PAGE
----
Managers of schools, hospitals, courts, theatres and now universities in the UK are urgently reviewing their buildings as the crisis concerning Reinforced Autoclaved Aerated Concrete (RAAC) continues. Shortly before the start of the school term, the government advised education settings to vacate all spaces known to contain RAAC, unless they had mitigations in place to make the building safe. The move caused significant disruption and highlighted the importance of maintaining the structural integrity of buildings over time.
RAAC is a lightweight material typically used in precast panels in buildings erected between the mid-1950s and mid-1990s. ‘We have known about issues with RAAC since about 1992,’ says Phil Purnell, professor of materials and structures at the University of Leeds. ‘The Building Research Establishment produced a report in 1996 that effectively killed any further use in the UK. [However] this was a common building material outside the UK and still is.’
AAC is made from an alkaline mix of materials including cement, calcium hydroxide, fine sand and aluminium powder. Aluminium particles react with the calcium hydroxide to form millions of microscopic hydrogen bubbles which escape and are replaced by air, which makes up 65–80% of the material’s volume. Curing under heat and pressure in an autoclave increases its strength. AAC is less dense than traditional concrete and has a lower compressive strength. Reinforcement, usually with steel bars (rebars), was meant to make it suitable for load-bearing applications.
RAAC was popular in construction because it is light, cheap and easy to mould into panels, says Xiangming Zhou, head of the department of civil and environmental engineering at Brunel University. It’s also a better thermal insulator than traditional concrete.
The problems arise, Zhou notes, when RAAC is used in load-bearing applications such as roof panels. Moisture containing chloride ions can easily penetrate RAAC and reach the rebar’s surface, causing corrosion. Corroded rebars expand and compress the surrounding aerated concrete, which tends to be much more brittle than traditional concrete. This causes cracks which weaken the panels. Because AAC is made with fine aggregates, rather than the coarse ones used in traditional concrete, bonding between rebars and the aerated concrete is much weaker. ‘Therefore, it gives less warning before a catastrophic failure,’ Zhou adds.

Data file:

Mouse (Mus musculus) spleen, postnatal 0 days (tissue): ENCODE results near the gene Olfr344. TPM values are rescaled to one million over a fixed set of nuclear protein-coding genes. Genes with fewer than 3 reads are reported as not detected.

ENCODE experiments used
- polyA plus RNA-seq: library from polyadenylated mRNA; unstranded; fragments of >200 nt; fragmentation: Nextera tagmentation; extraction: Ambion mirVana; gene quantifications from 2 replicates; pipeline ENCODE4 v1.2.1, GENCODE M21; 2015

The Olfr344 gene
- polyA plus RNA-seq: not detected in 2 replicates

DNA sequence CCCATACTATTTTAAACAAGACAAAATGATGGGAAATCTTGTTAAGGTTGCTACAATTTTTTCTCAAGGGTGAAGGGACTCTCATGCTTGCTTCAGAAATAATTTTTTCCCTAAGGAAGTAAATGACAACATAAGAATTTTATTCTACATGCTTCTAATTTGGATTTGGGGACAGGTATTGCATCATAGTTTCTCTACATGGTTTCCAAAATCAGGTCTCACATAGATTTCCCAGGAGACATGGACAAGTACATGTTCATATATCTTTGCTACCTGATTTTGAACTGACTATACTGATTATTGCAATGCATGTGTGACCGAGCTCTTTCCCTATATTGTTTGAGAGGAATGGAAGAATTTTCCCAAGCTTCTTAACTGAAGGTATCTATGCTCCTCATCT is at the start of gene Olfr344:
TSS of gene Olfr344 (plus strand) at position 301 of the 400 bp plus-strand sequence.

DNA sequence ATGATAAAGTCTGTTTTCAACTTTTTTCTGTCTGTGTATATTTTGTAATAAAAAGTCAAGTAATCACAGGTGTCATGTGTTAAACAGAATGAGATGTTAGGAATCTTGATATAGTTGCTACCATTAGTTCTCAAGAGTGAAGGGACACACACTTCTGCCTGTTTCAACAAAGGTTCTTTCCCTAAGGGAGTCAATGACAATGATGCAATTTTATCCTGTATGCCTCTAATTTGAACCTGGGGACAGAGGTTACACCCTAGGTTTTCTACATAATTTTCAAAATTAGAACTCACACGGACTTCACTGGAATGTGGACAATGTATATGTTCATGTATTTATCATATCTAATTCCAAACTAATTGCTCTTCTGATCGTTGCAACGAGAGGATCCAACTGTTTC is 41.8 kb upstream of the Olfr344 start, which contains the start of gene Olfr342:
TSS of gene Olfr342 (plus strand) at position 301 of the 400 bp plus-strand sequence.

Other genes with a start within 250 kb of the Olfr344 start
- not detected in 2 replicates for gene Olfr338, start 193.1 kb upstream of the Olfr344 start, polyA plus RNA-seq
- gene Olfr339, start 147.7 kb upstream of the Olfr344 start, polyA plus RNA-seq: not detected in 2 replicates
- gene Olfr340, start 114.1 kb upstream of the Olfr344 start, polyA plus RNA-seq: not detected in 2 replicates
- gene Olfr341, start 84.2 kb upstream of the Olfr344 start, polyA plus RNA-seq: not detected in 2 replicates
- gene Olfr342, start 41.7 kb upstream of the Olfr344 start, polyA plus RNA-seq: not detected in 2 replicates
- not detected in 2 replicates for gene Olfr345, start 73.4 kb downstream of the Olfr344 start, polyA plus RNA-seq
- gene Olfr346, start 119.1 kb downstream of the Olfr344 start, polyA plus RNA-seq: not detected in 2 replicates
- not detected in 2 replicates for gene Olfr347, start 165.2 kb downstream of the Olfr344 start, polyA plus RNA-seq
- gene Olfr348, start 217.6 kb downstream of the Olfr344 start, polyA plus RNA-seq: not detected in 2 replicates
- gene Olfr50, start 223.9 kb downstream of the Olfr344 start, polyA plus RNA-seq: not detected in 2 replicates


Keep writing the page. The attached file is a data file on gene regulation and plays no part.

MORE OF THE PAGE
The material can fail more suddenly than, for example, steel, timber or traditional concrete, and with very little warning, says Purnell. RAAC planks can be coated with bitumen or similar materials to prevent water getting in. However, if this coating is not maintained, the plank starts to crack.
Alice Moncaster, professor of sustainable construction at the Open University, is also concerned about lack of maintenance. ‘Moisture increases the risk of corrosion. If school buildings and roofs have been poorly maintained due to lack of money, there are likely to be long-term damp problems in walls and ceilings. In addition, last winter saw some exceptionally heavy downfalls. Our changing climate means that many existing buildings are likely to need retrofitting to cope with the new climate.’ She also points out that aerated concrete is more vulnerable to carbonation, where concrete gradually absorbs carbon dioxide from the air. This reduces the pH of the concrete, leading to a higher risk of corrosion for steel reinforcement.
Another issue is the placement of the rebars, says Christian Stone, a technical expert at Concrete Preservation Technologies. ‘When a plank of RAAC is sitting between two beams (bearings) the position of the steel over the beam is vital. The reinforcement gives the RAAC the tensile strength of steel, holding it together in a welded cage when forces try to snap or pull it. What this means is that if the cage of steel is not sitting over the beam supporting the roof plank, when a force is applied there is a risk it will snap (or shear). Therefore, a critical question for engineers is where the steel sits within the plank and how much of the plank is sitting on the beam.’ In some cases, supports may need to be added to these planks. A single failure in the wrong place could be a catastrophe, he adds.
Hundreds of inspections are now underway or planned for buildings built between the mid-1950s and mid-1990s. ‘These buildings do not necessarily need to be demolished and rebuilt,’ says Purnell. ‘But RAAC roof and floor planks/beams will need to be replaced if they are load bearing. The material is well past its design lifetime in most cases; it should have been replaced like timber roof battens and rafters would be periodically replaced, but this was not done. This is a concerning situation, but the root cause is not the material, but poor maintenance and squeezed school budgets.’
In the short term, there are ways to repair and strengthen RAAC elements to extend their life, says Zhou. These include applying a surface render, a dense cementitious coating which would block surface voids and prevent moisture penetrating the concrete; or fibre-reinforced strips to retrofit and strengthen RAAC elements. In the long term, however, Zhou thinks it would be better to rebuild those structural elements made of RAAC because of the weak bonding between rebars and AAC.